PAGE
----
The Coronavirus pandemic has transformed the way (academic) information has been circulated in an enormous way. I have lately been active in many webinars and zoom conferences.


The International Center on Nonviolent Conflict (ICNC) has been one of the centers that I have learnt during the pandemic. In previous weeks I applied for the fifth edition of a highly popular, information-packed and free participant-led online course on Civil Resistance Struggles: How Ordinary People Win Rights, Freedom, and Justice led by ICNC and I got accepted to the course which will begin on Thursday, March 4, 2021, and end on Thursday, April 22, 2021.


Today I have had the chance of joining a live webinar organized by ICNC. In the webinar a groundbreaking new study was presented:The Role of External Support in Nonviolent Campaigns.

The webinar hosted Professor Erica Chenoweth and Dr. Maria Stephan. They discussed their groundbreaking new study on external support to civil resistance movements, which is published in ICNC Press’s forthcoming monograph: The Role of External Support in Nonviolent Campaigns: Poisoned Chalice or Holy Grail?


The Role of External Support in Nonviolent Campaigns: Poisoned Chalice or Holy Grail? is the culmination of an ICNC-sponsored multi-year research project.

About the Monograph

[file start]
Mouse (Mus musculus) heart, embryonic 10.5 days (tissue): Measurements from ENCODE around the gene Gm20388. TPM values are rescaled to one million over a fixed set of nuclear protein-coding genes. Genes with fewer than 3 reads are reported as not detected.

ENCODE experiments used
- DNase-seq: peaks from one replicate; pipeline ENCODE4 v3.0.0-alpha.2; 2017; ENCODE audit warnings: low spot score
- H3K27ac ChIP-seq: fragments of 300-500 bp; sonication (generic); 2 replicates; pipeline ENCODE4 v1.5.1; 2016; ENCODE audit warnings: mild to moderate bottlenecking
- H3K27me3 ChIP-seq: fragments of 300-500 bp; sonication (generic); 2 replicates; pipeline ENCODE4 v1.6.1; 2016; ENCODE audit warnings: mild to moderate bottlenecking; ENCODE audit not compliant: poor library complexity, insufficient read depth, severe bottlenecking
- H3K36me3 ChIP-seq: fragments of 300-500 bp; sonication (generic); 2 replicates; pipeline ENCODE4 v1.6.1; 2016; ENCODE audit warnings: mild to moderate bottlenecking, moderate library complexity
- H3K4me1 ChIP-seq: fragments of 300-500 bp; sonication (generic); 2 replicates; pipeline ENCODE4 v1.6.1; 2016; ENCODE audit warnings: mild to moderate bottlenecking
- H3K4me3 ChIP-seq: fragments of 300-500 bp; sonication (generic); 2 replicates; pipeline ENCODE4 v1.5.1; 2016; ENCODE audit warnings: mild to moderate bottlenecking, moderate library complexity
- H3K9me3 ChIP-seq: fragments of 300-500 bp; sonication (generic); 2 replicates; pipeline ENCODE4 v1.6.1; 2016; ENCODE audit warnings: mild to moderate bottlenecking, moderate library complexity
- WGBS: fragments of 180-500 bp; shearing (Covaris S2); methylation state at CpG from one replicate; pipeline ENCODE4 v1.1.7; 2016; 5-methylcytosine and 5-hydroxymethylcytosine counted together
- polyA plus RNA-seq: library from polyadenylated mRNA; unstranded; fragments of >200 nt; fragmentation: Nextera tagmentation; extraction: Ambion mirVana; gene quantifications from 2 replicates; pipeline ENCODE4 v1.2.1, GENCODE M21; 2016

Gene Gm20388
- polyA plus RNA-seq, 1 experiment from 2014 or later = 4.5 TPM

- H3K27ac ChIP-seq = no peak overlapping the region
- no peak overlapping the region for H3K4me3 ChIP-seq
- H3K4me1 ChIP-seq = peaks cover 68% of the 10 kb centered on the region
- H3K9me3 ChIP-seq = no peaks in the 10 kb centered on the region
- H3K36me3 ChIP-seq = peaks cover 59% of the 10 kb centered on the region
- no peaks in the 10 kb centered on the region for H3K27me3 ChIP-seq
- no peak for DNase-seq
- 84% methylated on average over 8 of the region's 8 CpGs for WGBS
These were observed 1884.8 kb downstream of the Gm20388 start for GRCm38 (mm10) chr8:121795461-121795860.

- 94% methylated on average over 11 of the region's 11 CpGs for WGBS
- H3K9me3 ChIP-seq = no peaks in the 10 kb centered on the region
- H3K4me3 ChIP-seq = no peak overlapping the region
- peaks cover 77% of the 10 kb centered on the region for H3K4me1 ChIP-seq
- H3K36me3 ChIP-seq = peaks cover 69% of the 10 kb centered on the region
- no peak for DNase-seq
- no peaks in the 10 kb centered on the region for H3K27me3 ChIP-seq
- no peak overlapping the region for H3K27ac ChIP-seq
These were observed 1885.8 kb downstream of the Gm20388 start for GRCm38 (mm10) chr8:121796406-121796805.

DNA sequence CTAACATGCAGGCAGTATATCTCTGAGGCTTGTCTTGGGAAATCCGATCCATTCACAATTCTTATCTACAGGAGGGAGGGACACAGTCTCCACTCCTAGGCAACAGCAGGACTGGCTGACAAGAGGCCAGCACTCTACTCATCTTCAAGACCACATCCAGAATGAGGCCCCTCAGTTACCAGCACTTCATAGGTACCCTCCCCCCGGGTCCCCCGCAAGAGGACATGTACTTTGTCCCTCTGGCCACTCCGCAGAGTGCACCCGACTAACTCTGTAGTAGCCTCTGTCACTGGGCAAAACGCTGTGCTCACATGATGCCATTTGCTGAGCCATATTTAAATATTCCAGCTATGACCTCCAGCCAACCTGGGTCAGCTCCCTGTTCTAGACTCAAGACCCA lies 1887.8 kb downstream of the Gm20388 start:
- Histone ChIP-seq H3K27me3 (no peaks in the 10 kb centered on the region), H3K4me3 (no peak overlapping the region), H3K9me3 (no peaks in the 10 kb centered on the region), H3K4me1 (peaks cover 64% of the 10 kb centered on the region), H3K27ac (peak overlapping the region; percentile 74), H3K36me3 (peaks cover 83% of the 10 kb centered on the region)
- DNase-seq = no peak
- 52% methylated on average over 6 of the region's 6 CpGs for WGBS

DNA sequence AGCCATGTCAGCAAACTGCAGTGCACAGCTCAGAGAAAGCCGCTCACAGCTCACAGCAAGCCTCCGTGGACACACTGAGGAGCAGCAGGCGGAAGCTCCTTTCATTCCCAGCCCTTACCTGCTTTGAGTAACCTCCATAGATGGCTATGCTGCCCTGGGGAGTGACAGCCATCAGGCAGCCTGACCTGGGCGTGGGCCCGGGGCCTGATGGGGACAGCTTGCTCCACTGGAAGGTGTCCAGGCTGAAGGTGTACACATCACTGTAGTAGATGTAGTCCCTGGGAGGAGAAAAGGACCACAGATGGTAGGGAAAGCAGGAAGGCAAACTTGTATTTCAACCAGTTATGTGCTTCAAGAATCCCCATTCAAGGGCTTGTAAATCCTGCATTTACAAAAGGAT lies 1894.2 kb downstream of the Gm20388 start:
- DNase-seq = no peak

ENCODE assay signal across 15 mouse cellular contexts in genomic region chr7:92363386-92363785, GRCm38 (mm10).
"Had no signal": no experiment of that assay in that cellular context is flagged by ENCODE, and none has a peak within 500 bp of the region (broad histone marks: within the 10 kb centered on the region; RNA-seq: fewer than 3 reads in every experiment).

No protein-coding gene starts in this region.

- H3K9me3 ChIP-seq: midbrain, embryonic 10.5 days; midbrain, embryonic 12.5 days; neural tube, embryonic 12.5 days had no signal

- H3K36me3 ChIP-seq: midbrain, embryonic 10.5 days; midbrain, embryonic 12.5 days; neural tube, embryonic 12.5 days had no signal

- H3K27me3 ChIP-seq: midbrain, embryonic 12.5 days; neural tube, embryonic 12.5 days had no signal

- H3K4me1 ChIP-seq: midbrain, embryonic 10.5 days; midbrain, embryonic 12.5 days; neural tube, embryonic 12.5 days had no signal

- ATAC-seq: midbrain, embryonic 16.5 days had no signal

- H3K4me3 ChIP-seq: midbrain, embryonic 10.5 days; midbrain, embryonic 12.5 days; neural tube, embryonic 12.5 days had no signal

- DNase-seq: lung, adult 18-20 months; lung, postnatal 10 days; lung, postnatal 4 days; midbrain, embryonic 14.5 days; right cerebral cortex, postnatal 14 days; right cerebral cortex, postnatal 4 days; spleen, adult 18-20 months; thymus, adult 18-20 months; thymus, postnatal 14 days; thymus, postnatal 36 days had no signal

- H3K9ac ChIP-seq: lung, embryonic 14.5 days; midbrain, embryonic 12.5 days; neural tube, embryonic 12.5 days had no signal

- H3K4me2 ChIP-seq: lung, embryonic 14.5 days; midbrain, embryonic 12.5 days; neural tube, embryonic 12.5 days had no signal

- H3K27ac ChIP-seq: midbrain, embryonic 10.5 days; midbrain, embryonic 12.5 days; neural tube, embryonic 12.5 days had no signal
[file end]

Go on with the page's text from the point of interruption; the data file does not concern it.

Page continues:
“The authors use original qualitative and quantitative data to examine the ways that external assistance impacted the characteristics and success rates of post-2000 revolutionary nonviolent uprisings. Among other findings, they argue that long-term investment in civil society and democratic institutions can strengthen the societal foundations for nonviolent movements; that activists who receive training prior to peak mobilization are much more likely to mobilize campaigns with high participation, low fatalities, and greater likelihood of defections; that donor coordination is important to be able to effectively support and leverage non­violent campaigns; and that concurrent external support to armed groups tends to undermine nonviolent move­ments in numerous ways. Flexible donor assistance that supports safe spaces for campaign planning and relationship-building and multilateral diplomatic pressure that mitigates regime repression can be particularly helpful for nonviolent campaigns.”



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